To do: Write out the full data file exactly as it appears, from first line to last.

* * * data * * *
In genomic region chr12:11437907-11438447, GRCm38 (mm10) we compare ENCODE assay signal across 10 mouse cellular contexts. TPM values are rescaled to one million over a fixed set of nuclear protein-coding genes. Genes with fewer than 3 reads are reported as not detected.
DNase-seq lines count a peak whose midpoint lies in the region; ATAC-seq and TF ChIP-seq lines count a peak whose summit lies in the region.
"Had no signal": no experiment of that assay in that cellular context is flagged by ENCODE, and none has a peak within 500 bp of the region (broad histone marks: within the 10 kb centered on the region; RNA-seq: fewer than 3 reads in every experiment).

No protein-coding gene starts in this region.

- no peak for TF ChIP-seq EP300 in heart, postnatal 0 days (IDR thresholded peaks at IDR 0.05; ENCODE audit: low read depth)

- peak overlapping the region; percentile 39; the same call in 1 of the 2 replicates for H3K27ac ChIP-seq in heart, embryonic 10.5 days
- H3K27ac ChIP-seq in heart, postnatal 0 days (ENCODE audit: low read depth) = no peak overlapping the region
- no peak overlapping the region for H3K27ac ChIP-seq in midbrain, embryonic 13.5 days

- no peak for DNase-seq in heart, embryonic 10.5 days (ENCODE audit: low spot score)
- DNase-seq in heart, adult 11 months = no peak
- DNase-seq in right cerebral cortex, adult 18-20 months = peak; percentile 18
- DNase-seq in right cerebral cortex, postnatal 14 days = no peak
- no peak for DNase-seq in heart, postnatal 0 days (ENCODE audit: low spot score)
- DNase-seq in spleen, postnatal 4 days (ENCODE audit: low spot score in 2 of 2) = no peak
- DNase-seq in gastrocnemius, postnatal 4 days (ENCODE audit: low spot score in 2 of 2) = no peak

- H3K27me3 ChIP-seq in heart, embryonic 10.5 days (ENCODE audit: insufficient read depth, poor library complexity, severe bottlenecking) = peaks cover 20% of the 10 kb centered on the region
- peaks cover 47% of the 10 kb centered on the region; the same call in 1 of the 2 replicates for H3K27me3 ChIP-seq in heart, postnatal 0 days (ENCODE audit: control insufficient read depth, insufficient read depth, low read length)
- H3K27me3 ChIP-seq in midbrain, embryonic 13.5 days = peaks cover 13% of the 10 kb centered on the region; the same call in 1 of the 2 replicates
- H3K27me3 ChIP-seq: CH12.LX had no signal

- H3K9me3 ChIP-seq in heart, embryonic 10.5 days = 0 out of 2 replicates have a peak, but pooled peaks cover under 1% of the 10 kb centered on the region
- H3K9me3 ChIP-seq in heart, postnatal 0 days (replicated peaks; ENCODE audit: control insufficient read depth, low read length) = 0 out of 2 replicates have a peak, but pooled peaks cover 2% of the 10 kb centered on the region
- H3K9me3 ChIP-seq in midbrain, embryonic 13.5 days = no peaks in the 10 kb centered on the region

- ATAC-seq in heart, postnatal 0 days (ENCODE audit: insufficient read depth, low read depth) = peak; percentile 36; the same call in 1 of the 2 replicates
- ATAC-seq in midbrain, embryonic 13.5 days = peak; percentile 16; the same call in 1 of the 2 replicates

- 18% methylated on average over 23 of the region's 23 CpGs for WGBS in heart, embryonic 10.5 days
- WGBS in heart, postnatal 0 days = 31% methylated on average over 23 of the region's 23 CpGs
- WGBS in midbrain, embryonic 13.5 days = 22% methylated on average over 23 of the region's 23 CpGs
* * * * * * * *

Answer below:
In genomic region chr12:11437907-11438447, GRCm38 (mm10) we compare ENCODE assay signal across 10 mouse cellular contexts. TPM values are rescaled to one million over a fixed set of nuclear protein-coding genes. Genes with fewer than 3 reads are reported as not detected.
DNase-seq lines count a peak whose midpoint lies in the region; ATAC-seq and TF ChIP-seq lines count a peak whose summit lies in the region.
"Had no signal": no experiment of that assay in that cellular context is flagged by ENCODE, and none has a peak within 500 bp of the region (broad histone marks: within the 10 kb centered on the region; RNA-seq: fewer than 3 reads in every experiment).

No protein-coding gene starts in this region.

- no peak for TF ChIP-seq EP300 in heart, postnatal 0 days (IDR thresholded peaks at IDR 0.05; ENCODE audit: low read depth)

- peak overlapping the region; percentile 39; the same call in 1 of the 2 replicates for H3K27ac ChIP-seq in heart, embryonic 10.5 days
- H3K27ac ChIP-seq in heart, postnatal 0 days (ENCODE audit: low read depth) = no peak overlapping the region
- no peak overlapping the region for H3K27ac ChIP-seq in midbrain, embryonic 13.5 days

- no peak for DNase-seq in heart, embryonic 10.5 days (ENCODE audit: low spot score)
- DNase-seq in heart, adult 11 months = no peak
- DNase-seq in right cerebral cortex, adult 18-20 months = peak; percentile 18
- DNase-seq in right cerebral cortex, postnatal 14 days = no peak
- no peak for DNase-seq in heart, postnatal 0 days (ENCODE audit: low spot score)
- DNase-seq in spleen, postnatal 4 days (ENCODE audit: low spot score in 2 of 2) = no peak
- DNase-seq in gastrocnemius, postnatal 4 days (ENCODE audit: low spot score in 2 of 2) = no peak

- H3K27me3 ChIP-seq in heart, embryonic 10.5 days (ENCODE audit: insufficient read depth, poor library complexity, severe bottlenecking) = peaks cover 20% of the 10 kb centered on the region
- peaks cover 47% of the 10 kb centered on the region; the same call in 1 of the 2 replicates for H3K27me3 ChIP-seq in heart, postnatal 0 days (ENCODE audit: control insufficient read depth, insufficient read depth, low read length)
- H3K27me3 ChIP-seq in midbrain, embryonic 13.5 days = peaks cover 13% of the 10 kb centered on the region; the same call in 1 of the 2 replicates
- H3K27me3 ChIP-seq: CH12.LX had no signal

- H3K9me3 ChIP-seq in heart, embryonic 10.5 days = 0 out of 2 replicates have a peak, but pooled peaks cover under 1% of the 10 kb centered on the region
- H3K9me3 ChIP-seq in heart, postnatal 0 days (replicated peaks; ENCODE audit: control insufficient read depth, low read length) = 0 out of 2 replicates have a peak, but pooled peaks cover 2% of the 10 kb centered on the region
- H3K9me3 ChIP-seq in midbrain, embryonic 13.5 days = no peaks in the 10 kb centered on the region

- ATAC-seq in heart, postnatal 0 days (ENCODE audit: insufficient read depth, low read depth) = peak; percentile 36; the same call in 1 of the 2 replicates
- ATAC-seq in midbrain, embryonic 13.5 days = peak; percentile 16; the same call in 1 of the 2 replicates

- 18% methylated on average over 23 of the region's 23 CpGs for WGBS in heart, embryonic 10.5 days
- WGBS in heart, postnatal 0 days = 31% methylated on average over 23 of the region's 23 CpGs
- WGBS in midbrain, embryonic 13.5 days = 22% methylated on average over 23 of the region's 23 CpGs